1.4. SysV Init Runlevels
The SysV init runlevel system provides a standard process for
controlling which programs init launches or halts
when initializing a runlevel. SysV init was chosen because it is easier
to use and more flexible than the traditional BSD-style init process.
The configuration files for SysV init are located in the
/etc/rc.d/ directory. Within this directory, are
the rc, rc.local,
rc.sysinit, and, optionally, the
rc.serial scripts as well as the following
The init.d/ directory contains the scripts used by
the /sbin/init command when controlling services. Each of
the numbered directories represent the six default runlevels configured
by default under Red Hat Linux.
Runlevels are a state, or mode, defined by the
services listed in the SysV
directory, where <x> is the number of
The idea behind SysV init runlevels revolves around the fact that
different systems can be used in a different ways. For example, a
server runs more efficiently without the drag on system resources
created by the X Window System. Other times, a system administrator
may need to operate the system at a lower runlevel to perform
diagnostic tasks, like fixing disk corruption in runlevel 1, when no
other users can possibly be on the system.
The characteristics of a given runlevel determines which services
are halted and started by init. For instance,
runlevel 1 (single user mode) halts any network services, while
runlevel 3 starts these services. By assigning specific services to be
halted or started on a given runlevel, init can
quickly change the mode of the machine without the user manually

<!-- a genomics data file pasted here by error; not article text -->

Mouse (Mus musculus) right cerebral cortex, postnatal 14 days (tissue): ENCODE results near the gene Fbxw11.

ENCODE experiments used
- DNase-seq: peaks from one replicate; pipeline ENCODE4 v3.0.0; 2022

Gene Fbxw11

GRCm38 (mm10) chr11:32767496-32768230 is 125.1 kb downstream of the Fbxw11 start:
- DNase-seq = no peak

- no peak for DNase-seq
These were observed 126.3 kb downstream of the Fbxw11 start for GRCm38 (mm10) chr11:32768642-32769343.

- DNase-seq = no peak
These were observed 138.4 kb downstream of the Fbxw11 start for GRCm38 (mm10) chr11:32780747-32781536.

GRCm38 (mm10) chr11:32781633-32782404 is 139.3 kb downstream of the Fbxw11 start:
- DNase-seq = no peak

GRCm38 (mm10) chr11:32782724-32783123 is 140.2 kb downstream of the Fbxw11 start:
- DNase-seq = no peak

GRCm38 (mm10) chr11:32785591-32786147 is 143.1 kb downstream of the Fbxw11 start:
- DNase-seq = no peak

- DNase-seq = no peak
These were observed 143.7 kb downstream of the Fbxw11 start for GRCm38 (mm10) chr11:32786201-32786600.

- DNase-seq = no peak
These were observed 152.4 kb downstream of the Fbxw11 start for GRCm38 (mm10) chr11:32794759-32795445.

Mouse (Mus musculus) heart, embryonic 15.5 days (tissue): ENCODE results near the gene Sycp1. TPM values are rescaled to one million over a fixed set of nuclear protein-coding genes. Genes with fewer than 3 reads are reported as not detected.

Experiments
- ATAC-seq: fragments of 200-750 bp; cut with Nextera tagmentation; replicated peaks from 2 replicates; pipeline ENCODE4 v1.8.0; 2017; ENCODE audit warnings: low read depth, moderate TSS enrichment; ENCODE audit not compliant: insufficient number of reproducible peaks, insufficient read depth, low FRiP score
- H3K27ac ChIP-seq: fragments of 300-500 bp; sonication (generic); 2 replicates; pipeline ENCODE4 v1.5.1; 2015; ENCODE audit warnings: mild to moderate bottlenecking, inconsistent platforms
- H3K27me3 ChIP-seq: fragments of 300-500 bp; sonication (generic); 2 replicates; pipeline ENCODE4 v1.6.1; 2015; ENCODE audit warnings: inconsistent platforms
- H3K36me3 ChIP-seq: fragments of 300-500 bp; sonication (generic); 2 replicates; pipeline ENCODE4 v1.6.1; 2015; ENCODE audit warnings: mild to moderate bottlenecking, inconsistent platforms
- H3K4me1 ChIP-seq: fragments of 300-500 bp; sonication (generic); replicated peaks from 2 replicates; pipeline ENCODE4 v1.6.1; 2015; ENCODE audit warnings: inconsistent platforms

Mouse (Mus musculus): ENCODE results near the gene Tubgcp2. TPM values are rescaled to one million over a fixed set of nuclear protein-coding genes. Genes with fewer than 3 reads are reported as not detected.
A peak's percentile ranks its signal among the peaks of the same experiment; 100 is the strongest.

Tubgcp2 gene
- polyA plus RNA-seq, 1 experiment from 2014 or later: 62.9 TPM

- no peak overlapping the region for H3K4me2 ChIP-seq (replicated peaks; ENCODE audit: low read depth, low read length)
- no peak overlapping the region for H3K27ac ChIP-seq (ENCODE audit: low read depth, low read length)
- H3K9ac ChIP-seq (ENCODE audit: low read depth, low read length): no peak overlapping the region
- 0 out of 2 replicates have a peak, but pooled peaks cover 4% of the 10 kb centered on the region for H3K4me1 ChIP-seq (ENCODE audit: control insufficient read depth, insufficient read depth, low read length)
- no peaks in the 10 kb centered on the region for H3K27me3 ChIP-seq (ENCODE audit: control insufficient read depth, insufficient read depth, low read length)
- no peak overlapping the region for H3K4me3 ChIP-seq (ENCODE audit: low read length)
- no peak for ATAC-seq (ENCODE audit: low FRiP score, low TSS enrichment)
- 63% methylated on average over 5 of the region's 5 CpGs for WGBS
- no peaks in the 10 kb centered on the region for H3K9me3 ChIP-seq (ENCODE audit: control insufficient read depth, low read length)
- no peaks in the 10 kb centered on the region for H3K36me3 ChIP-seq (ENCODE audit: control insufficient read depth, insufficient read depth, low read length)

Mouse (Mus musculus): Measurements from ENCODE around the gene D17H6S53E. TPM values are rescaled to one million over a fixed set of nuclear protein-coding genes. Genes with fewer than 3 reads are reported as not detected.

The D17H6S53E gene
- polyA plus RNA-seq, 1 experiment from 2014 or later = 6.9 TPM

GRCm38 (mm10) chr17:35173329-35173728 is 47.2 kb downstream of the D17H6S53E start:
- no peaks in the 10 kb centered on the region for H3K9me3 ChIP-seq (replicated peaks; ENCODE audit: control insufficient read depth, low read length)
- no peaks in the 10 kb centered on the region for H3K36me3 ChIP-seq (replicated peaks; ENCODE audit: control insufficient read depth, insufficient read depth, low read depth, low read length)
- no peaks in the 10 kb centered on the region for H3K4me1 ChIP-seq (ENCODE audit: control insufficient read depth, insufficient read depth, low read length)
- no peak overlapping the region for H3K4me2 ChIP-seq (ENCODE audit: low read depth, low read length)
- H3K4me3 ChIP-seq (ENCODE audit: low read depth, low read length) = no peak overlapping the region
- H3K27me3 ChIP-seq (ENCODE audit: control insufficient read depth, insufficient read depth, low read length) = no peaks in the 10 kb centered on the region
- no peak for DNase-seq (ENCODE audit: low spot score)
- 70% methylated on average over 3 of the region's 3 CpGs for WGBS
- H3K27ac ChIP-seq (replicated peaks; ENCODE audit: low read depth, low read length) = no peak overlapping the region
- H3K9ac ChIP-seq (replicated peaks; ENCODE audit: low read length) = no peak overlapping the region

stopping and starting services.
The following runlevels are defined by default for Red Hat Linux:
0 — Halt
1 — Single-user text mode
2 — Not used (user-definable)
3 — Full multi-user text mode
4 — Not used (user-definable)
5 — Full multi-user graphical mode (with an X-based
6 — Reboot
In general, users operate Red Hat Linux at runlevel 3 or runlevel 5 —
both full multi-user modes. Users sometimes customize runlevels 2 and
4 to meet specific needs. since they are not used.
The default runlevel for the system is listed in
/etc/inittab. To find out the default runlevel
for a system, look for the line similar to the one below near the top
The default runlevel listed in the example above is five, as the number
after the first colon indicates. To change it, edit
/etc/inittab as root.
Be very careful when editing /etc/inittab. Simple
typos can cause the system to become unbootable. If this happens,
either use a boot diskette, enter single-user mode, or enter rescue
mode to boot the computer and repair the file.
For more information on single-user and rescue mode, see the chapter
titled Rescue Mode in the
Red Hat Linux Customization Guide.
It is possible to change the default runlevel at boot-time by
modifying the arguments passed by the boot loader to the kernel. For
information on changing the runlevel at boot time, see Section 2.10 Changing Runlevels at Boot Time.
1.4.2. Runlevel Utilities
One of the best ways to configure runlevels is to use an
initscript utility. These tools are designed to
simplify the task of maintaining files in the SysV init directory
hierarchy and relieves system administrators from having to directly
manipulate the numerous symbolic links in the subdirectories of
Red Hat Linux provides three such utilities:
/sbin/chkconfig — The
/sbin/chkconfig utility is a simple
command-line tool for maintaining the
/etc/rc.d/init.d directory hierarchy.
/sbin/ntsysv — The
ncurses-based /sbin/ntsysv utility
provides an interactive text-based interface, which some find
easier to use than chkconfig.
Services Configuration Tool — The
graphical Services Configuration Tool
(redhat-config-services) program is a flexible
GTK2-based utility for configuring runlevels.
Please refer to the chapter titled Controlling Access to
Services in Red Hat Linux Customization Guide for more
information regarding these tools.